Two folk musicians of different generations unite for an intimate indoor show at Henry Miller in Big Sur.
Thursday, January 17, 2013
Michael Hurley hasn’t done a damn thing for the past 45-plus years other than craft stomped-on packages of bluesy folk – with slightly out-of-key vocals – that are primitive, unpolished and usually involve sometimes-funny tales of freight trains, defeat, loneliness and wine guzzling.
“I like my wine, yes I like my wine/ But the wine ate my stomach out,” Hurley sings on his 1964 “I Like My Wine,” one of his earliest recordings.
Music journalist Byron Coley, who’s known Hurley since the 1970s, offered some insight as to Hurley’s lyrical process in an interview with NPR.
“To go to a Michael Hurley concert or listen to one of his records really is to enter another kind of universe where time moves a little more slowly, and narratives develop at their own pace,” he says. “But they develop very fully.”
Some 45 years later, hipsters have been repping Hurley like an ironic moustache and, as a result, the eccentric musician’s career has been experiencing a revival. Hurley recently opened for the much younger folk musician Cass McCombs at the Great American Music Hall.
“We would say that Hurley outshone McCombs, but opening bands and headlining bands aren’t competing for a better performance – are they?,” wrote SF Weekly’s Erin Browner.
Hurley won’t have to worry about upstaging a headlining act on Saturday at the Henry Miller Memorial Library because he is the main attraction. But achieving Bob Dylan-level stardom or being a headliner never seemed important to Hurley, who refers to himself as “Snock.” He’s been quietly churning out records since the mid-’60s – he’s released 20 – but only spent about a minute signed to a major label in the ’70s. Those recordings went out of print faster than you could say “Columbia Records.”
He did gain some notoriety for his collaborative work with the Holy Modal Rounders and Jeffrey Frederick & the Clamtones on the highly quotable and humorous 1976 LP Have Moicy. (“They’re bringing thunderbird wine and a pound of hash/ Come on along if you’re one of the people/ Cause we’re going to get the spirit down at the hoodoo bash.”)
The now-trendy genre dubbed “freak folk” is directly influenced by the stuff he’s been doing since he was 22 years old. Now 72, Hurley finds himself playing to rooms full of 20 – and 30-somethings. And popular indie acts have been lovingly latching onto Hurley like deer ticks: In 2007, Devander Bernhardt’s Gnomonsong label released Hurley’s Ancestral Swamp and several of his tunes have been finding new life through covers by the likes of The Violent Femmes, Vetiver, Yo La Tengo and Cat Power, who delivers a heartfelt rendition of “Werewolf,” an homage to what Hurley considers the most sympathetic monster of all: “Cryin’ nobody knows, nobody knows my pain/ When I see that it’s risen, that full moon again.”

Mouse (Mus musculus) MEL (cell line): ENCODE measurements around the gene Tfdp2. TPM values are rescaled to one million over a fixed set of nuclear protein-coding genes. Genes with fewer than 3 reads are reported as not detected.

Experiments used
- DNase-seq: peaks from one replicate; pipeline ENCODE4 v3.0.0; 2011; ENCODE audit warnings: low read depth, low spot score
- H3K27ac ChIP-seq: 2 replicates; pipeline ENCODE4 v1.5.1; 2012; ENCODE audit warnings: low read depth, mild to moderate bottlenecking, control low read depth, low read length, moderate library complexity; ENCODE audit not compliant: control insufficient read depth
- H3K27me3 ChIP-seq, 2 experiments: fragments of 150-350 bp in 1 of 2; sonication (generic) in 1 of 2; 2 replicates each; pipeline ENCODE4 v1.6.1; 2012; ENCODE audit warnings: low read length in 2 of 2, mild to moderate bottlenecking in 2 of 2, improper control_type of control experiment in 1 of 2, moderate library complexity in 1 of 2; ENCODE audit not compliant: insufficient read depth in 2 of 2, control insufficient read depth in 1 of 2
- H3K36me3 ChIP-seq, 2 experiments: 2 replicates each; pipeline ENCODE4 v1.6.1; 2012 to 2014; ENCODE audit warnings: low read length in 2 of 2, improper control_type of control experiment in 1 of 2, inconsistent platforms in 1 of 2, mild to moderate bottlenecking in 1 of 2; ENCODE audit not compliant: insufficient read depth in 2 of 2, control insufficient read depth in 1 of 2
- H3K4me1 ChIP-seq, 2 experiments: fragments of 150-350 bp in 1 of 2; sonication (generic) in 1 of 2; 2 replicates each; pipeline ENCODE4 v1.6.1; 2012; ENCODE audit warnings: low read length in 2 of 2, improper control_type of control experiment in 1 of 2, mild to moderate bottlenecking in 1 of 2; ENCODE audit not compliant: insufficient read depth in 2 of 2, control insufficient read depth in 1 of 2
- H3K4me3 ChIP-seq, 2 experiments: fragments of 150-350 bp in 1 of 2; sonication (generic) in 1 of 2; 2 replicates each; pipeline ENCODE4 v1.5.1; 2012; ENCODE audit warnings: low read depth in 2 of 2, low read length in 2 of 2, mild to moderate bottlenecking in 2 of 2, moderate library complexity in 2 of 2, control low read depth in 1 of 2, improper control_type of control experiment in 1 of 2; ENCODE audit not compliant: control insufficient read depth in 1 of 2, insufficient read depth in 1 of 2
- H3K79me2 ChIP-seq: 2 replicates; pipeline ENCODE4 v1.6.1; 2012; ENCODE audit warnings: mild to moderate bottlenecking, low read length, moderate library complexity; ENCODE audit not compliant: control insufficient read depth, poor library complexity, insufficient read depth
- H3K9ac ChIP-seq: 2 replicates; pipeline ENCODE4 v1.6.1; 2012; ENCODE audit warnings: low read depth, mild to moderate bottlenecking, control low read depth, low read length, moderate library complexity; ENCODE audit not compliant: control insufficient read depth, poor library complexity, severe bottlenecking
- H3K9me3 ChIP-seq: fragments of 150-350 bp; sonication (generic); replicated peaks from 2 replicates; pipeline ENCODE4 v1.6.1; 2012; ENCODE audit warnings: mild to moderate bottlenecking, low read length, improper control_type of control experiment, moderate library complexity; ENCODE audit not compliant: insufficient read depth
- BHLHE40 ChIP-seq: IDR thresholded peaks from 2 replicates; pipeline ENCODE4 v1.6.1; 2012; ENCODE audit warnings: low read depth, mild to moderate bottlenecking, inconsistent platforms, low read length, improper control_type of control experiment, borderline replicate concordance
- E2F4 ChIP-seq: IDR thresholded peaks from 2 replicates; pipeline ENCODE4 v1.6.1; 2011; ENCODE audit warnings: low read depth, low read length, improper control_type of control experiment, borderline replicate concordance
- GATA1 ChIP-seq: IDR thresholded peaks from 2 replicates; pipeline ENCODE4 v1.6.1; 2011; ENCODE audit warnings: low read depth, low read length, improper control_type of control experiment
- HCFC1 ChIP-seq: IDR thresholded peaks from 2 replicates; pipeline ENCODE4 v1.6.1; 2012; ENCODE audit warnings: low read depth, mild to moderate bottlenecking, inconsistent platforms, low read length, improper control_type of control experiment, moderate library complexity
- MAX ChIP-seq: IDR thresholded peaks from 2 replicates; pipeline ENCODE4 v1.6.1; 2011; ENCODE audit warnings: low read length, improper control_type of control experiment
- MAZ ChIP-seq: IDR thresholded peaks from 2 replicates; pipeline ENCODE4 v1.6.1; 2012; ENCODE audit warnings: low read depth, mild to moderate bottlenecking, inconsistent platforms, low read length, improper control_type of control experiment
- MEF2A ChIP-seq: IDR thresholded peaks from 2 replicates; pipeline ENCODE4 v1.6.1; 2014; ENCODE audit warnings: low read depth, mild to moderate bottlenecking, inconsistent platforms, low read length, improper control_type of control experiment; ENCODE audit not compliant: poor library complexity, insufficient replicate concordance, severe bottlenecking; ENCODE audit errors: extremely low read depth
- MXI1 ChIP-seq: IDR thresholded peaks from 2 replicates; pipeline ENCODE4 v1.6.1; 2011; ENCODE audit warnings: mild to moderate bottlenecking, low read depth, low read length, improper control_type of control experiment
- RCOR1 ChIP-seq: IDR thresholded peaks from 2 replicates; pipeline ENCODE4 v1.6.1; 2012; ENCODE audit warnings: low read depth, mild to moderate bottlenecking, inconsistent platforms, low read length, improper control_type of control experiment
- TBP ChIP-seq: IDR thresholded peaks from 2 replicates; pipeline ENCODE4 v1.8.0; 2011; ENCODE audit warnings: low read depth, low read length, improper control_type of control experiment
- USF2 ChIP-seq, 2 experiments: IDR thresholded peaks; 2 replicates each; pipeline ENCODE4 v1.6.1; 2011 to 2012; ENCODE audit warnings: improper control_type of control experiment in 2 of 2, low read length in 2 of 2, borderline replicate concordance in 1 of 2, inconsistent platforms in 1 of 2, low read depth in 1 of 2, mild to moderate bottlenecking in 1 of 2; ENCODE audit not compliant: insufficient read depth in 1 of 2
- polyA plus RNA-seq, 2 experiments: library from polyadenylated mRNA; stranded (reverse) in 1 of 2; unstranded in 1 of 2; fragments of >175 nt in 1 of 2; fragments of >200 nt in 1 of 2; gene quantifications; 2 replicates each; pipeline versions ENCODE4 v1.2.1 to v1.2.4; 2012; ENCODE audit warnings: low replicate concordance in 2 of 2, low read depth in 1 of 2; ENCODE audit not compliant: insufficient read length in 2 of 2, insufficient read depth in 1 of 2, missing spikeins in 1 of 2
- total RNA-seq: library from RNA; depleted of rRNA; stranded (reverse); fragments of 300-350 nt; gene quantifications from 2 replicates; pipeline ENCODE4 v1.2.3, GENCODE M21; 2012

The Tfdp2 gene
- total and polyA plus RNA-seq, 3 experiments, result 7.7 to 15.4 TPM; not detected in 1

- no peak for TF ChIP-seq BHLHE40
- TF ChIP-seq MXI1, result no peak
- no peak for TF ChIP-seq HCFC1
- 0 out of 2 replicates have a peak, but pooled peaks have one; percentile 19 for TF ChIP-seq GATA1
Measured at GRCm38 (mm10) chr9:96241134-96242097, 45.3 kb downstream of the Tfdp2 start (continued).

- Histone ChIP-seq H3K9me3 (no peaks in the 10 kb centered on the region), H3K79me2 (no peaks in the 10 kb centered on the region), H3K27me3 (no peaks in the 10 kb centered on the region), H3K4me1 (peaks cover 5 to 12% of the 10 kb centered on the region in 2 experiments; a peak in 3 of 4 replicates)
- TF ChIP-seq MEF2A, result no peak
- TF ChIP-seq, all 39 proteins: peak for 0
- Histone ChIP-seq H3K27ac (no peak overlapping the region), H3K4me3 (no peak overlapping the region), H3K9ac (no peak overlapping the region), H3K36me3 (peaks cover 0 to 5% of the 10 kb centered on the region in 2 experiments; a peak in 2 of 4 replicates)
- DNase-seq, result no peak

Opener Meg Baird’s 2011 Seasons on Earth rides a wave of greatness carried by the momentum of lyrics that read like impressionistic poetry – complete with meter, alliteration and iambic pentameter – worthy of a poet laureate.
“The land turned over and bore her jewels to you/ Steal this night from my sleep/ And I’ll lie in this stream that flows/ For 10 more drops of stillness I’d tell you anything,” she sings on “The Land Turned Over.”
A cloud of melancholy hovers over most of the record, amplifying its emotive effect. Baird wrote the songs during a fragile time of her life, laden with uncertainty, constant change and loss.
“There’s these two – or three-year pockets where you keep getting hit with stuff and everything seems transitional,” she says. “The years you just have to persevere to get through them.”
Baird does however close the album on a sunny note with the brightly nostalgic “Song For Next Summer.”
Aside from a few shows here and there, Baird has been focusing mostly on getting used to her new surroundings – she recently moved from Philadelphia to San Francisco. One of the things she’ll miss most is her place within Philly’s ever-expanding, tight-knit music community. Over the years, Baird has been involved with numerous Philly musicians including psych-folk rockers Espers, which she cofounded, and Kurt Vile. Outside of Philly, Baird has contributed on albums by Bonnie “Prince” Billy and Sharon Van Etten.
“[Philly] has gotten large enough that you’re finding different groups that don’t overlap with each other,” Baird says. “It always felt pretty organic. It’s all about people who love music and help each other out.”
Thankfully, San Francisco’s music scene is similar to the one Baird left behind so the coastal transition won’t be terribly difficult, especially since she’s already widely known from all the touring Espers has done.
“S.F. has that same openness and crossover where people are working on a lot of different projects not for any reason other than it’s interesting,” she says. “There are a lot of good musicians out here so hopefully I’ll be able to have some fun collaborations some time soon.”
MICHAEL HURLEY and MEG BAIRD perform at 8pm (gates at 7pm) Friday, Jan. 18, at the Henry Miller Library (indoors), a quarter mile south of Nepenthe Restaurant on Highway 1, Big Sur. $25. 667-2574.